"Honestly, there's a problem in general with men. They project whatever their issues are onto us. So if they're insecure because they're not where they're supposed to be, they say we're insecure. But their behavior causes us to be insecure. And it's a cycle I don't want to be part of. I don't want a perfect man, I want a man who is willing to grow."
I was chatting online with a close friend earlier this evening, and I wrote the above statement. It was the conclusion of a conversation that began with each of us talking about some of the struggles in our most recent relationships. Granted, I'm having a bit of a bad day today. I just got back from a nice holiday with my family to my lonely, not-yet-settled-in apartment, I'm a bit tired from the long drive, and I had a dream this morning about the last person I dated, which caused me to wake up somewhat disturbed. It made me think about what I don't have, when most times I try to focus on what I do have. I come from a good family, I have a strong faith in God, a job that I love, I'm educated, I have some talents and abilities that not everyone has, I look younger than my age, and I have really pretty hair. I get told that I am loved more times than I can count in the span of one week. I'm confident without being conceited, I definitely know what my areas of growth are, and I work on myself. Constantly. There's a lot that I have, and I recognize that I am blessed.
There's something I do not have, that I want more than anything. A family of my own.
I have always wanted to be a mother. And I am traditional in that desire. I want my own child. I want a child that grows within me. I'm not against adoption, but I want to live motherhood. I want to experience the feeling of being pregnant, and I want to use it as an excuse to eat bacon and deep-fried pickles with abandon. I want my child to have a father, to know his or her father, to live with his or her father. I want the father to get up and cook my bacon and get me an order of deep-fried pickles. Even at 3am. Yes, I want the traditional husband and children.
I'm not apologizing for that, and I'm not desperate because I want that. There's nothing wrong with me for wanting to have a traditional family. But there is one thing I will not do. I will not compromise myself for what I want.
This last guy I dated - let's just say that he taught me some things. Long story (that should never have lasted this long) short, he said he needed to focus on his career and couldn't focus on a relationship (sound familiar?). I know enough to know that the career that he has chosen to pursue requires about 99.9% of his attention in order for him to succeed at it. While I didn't necessarily disagree with his focus (in fact I encouraged it), I did disagree with the fact that his idea of not focusing on "a relationship" meant that he wanted to spread himself among many "relationships". He and I had several conversations regarding our future. An issue that arose a few times was that he said I didn't ever think he was "good enough" for me. I've known him practically all my life, so when he said that, I knew he really felt that way. And when I took the time to think about it, he was right. I didn't think he was good enough for me. Never did.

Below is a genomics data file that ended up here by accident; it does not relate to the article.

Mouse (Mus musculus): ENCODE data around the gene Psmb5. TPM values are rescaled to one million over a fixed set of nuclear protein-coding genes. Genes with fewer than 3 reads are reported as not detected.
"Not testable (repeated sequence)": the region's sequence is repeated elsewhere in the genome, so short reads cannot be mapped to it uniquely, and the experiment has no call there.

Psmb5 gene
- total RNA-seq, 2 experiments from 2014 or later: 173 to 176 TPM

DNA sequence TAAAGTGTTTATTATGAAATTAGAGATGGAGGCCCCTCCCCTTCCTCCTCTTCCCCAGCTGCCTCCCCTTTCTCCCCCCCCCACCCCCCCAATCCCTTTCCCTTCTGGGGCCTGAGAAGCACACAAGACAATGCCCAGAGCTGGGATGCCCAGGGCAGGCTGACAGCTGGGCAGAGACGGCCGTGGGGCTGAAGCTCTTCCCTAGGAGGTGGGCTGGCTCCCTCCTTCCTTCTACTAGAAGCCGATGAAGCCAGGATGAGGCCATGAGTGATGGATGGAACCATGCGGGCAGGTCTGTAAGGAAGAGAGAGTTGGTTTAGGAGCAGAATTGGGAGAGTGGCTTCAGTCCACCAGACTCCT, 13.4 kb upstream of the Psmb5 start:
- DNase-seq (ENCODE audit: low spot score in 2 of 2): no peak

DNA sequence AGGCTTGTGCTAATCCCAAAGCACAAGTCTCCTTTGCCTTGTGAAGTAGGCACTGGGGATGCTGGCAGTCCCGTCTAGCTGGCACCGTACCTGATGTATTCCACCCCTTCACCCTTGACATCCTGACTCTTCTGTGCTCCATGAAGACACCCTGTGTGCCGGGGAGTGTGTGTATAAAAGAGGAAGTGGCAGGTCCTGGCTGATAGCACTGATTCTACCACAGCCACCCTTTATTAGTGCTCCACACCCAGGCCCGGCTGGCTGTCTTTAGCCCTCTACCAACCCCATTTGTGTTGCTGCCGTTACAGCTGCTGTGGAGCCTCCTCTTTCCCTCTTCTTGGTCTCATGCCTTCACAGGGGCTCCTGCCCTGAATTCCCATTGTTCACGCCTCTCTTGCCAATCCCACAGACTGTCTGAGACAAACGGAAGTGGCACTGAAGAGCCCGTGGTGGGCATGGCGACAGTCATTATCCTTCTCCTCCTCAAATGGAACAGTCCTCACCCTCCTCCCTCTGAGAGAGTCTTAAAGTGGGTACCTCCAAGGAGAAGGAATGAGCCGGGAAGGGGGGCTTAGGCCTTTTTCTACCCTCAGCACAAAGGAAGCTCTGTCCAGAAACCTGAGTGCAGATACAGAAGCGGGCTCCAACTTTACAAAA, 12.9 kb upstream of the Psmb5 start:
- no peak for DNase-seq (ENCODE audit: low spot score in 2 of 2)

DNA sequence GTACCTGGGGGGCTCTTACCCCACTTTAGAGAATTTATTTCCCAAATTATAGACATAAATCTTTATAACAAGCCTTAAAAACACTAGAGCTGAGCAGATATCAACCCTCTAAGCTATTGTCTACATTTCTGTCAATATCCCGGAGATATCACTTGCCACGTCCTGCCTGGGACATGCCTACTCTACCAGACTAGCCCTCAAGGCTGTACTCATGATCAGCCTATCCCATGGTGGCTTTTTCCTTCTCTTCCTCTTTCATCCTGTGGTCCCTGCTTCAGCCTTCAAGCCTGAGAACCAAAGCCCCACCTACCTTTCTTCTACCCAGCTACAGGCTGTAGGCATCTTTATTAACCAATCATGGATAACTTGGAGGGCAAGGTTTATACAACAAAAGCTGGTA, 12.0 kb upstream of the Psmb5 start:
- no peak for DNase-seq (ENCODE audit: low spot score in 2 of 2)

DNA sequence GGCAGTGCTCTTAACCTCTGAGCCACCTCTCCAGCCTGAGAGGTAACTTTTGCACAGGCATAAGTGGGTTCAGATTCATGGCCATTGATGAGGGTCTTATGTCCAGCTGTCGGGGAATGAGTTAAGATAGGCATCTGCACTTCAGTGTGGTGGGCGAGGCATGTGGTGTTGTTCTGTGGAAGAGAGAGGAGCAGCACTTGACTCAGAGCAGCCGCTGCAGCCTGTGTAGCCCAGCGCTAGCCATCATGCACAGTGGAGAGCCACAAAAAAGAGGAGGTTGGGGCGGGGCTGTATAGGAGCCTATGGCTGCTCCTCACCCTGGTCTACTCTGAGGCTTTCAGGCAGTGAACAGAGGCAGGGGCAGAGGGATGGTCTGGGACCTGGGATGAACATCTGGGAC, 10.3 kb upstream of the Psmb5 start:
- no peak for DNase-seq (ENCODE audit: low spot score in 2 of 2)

Despite that, I fell in love with him. The main reason I fell for him was that he genuinely knew me - he knew my good qualities and loved them, but he also knew my crummy qualities, and pointed them out to me in a way that motivated me to grow. I fought through the feeling that he wasn't good enough. However, he didn't help. He did some things which demonstrated that, because of his belief that I didn't think he was good enough, he wasn't going to try. He wasn't going to work on the relationship. In the end, I knew that he loved me. He always did, ever since we were kids. But my thoughts about him, as well as his thoughts about my thoughts about him, sabotaged any chance at a future that we could ever have.
I've learned that many men feel the need to be settled in their purpose - their careers, their spiritual beliefs, their desires, their personal growth - before settling down to create a family. If they experience instability or insecurity in any of these areas, they find it difficult to maintain an intimate relationship with a woman. Perhaps this is because many women expect men to provide for and protect them. (Don't shoot me, I'm just saying what a lot of people think but won't say in this era of political correctness.) I've observed that both men and women expect perfection from each other. If you don't believe me, check out some of those YouTube videos on "Black Marriage Negotiations". I'm not perfect, but I work hard at everything I do. I recognize my flaws, and when I have trouble doing so, I'll listen to feedback from those I love and trust to tell me the truth about me. I TRY.
Personally, I don't expect a man to be perfect. I don't expect him to make a certain amount of money, though he should work hard. I don't expect him to have a six-pack, because I certainly don't. I don't expect him to quote the Bible verbatim, though he should have a personal relationship with God. What I will not compromise is this: If I am willing to grow and change and become a better version of myself, he should be willing to grow and change and become a better version of himself. HE SHOULD TRY. And, until I meet the man who is willing to try, I would rather live without the one thing that I don't have, that I want more than anything in the world.